Recently, the CBC released an investigative report revealing that someone has been spying on cellphones around Parliament Hill in Ottawa. That’s about as alarming as it sounds, because it means that someone – likely an organization, due to the cost of these devices – has been tracking cellphones right at the heart of the nation’s capital. A while later, more of these devices were discovered in Montreal’s Trudeau Airport. No one really knows who installed these devices, with current theories ranging from foreign spies, a federal organization operating outside established laws, to crime organizations, but it does demonstrate the vulnerability of our wireless networks.


Known as a stingray in hacker vernacular, an IMSI catcher is a pretty simple, but sinister device. To put it simply, it’s a cellular tower in a box, or at least, it pretends to be. What it does is trick your cell phone into contacting it in the same way it would a standard cellular tower. Your phone then provides it with its international mobile subscriber identity number, which can be used to track the position of the phone and its user. The stingray then relays to an actual cellular tower in what’s called a man-in-the-middle attack. Your phone is a willing actor in this whole exchange, since it’s programmed to speak to the strongest access point it can find.

More advanced IMSI Catchers can even intercept phone calls and text messages, and reports indicate that the ones used in Ottawa and Montreal most likely had these capabilities. Modern cellphone traffic is normally encrypted, which means that, without knowing the encryption key, a standard sniffer wouldn’t be able to interpret the data that’s being sent through it. To circumvent this limitation, most IMSI’s will force connected cellphones to switch to an unencrypted 2G signal, then encrypts it before sending it along to its actual legitimate destination, as if nothing happened at all.


Your typical stingray costs upwards of $50,000, which keeps it out of the price-range of your run-of-the-mill black hat hacker who simply wants to phish for credit card info. Commonly, it’s bought by law enforcement agencies all over the world and used to both identify and track targeted information. That raises concerns of its own, especially since this is often done without a proper warrant and agencies have a habit of misleading judges and defense attorneys about the nature of the technology, but at least it means that your data is passing through the hands of people who can already get access to your credit card info if they really wanted to.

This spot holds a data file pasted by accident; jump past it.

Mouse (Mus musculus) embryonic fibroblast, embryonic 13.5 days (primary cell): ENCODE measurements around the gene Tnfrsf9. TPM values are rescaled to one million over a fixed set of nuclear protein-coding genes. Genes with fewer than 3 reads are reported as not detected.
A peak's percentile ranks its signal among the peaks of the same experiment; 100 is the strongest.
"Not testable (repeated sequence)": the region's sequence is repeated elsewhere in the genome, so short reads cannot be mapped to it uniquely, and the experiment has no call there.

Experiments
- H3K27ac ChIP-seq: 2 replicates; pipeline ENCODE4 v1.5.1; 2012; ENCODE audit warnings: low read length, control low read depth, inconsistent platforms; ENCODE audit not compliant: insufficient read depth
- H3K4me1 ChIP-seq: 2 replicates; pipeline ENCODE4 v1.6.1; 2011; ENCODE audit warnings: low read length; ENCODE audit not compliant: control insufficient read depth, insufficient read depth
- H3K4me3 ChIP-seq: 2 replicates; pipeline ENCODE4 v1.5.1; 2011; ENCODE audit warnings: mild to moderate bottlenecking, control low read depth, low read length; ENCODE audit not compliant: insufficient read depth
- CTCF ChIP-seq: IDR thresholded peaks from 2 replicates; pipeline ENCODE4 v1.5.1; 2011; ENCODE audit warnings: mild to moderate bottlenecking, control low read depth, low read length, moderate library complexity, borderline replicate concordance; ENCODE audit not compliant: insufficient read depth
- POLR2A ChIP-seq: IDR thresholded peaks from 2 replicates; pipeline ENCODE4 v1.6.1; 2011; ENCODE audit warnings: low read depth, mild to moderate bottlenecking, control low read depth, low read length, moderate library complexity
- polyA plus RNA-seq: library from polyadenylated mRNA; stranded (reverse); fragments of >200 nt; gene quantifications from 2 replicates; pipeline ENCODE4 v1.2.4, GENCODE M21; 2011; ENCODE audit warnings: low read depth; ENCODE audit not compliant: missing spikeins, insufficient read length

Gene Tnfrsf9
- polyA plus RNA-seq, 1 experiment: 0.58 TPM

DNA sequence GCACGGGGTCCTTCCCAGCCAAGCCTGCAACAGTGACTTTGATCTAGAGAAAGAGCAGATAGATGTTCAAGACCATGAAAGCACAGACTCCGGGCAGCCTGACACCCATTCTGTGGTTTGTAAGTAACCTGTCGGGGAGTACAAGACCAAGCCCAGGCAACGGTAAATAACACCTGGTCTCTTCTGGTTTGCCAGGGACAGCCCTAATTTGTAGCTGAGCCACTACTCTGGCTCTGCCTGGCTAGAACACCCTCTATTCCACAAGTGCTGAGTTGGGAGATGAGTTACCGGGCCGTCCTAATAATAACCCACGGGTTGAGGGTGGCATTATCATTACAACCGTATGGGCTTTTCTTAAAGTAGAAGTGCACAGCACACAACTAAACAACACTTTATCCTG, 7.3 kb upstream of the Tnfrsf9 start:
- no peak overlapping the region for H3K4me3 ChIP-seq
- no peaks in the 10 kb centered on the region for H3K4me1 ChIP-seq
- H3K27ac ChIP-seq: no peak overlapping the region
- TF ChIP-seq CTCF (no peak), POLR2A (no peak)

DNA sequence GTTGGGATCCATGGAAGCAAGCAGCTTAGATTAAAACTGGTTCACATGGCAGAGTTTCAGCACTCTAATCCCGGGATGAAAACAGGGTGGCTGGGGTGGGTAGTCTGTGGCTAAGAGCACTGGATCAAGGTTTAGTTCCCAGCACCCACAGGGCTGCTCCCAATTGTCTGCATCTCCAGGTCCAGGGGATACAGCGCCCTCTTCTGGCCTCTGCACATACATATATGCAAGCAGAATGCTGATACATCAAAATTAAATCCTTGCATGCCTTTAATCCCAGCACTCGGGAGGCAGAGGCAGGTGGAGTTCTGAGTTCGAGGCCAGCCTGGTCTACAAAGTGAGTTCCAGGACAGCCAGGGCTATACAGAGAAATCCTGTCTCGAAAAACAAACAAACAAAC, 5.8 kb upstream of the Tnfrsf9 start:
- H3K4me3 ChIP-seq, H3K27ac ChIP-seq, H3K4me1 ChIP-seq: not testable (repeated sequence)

That doesn’t mean that these are the only organizations who utilize stingrays. A security researcher was even able to create a makeshift IMSI catcher for under $1500, just to demonstrate how easily it can be done. There's no indication that this has become a widespread method of data interception, but the potential is definitely there.


What can you do to protect yourself from Stingrays? Not that much right now, actually. The fact is that the cellular network, as it is currently, makes the devices very difficult to avoid. Detecting them may be an accessible route to protection, as the stingray’s behavior does make it their presence noticeable. The Cryptophone, developed by German company GSMK, has a specially protected smartphone that has a firewall that detects suspicious activity related to the IMSI catcher. There are also a number of opensource and commercial applications being worked on by various groups to detect these devices. Hopefully in the future, cellphone users can once again feel secure that their transmissions aren’t being peeked at by a man-in-the-middle.

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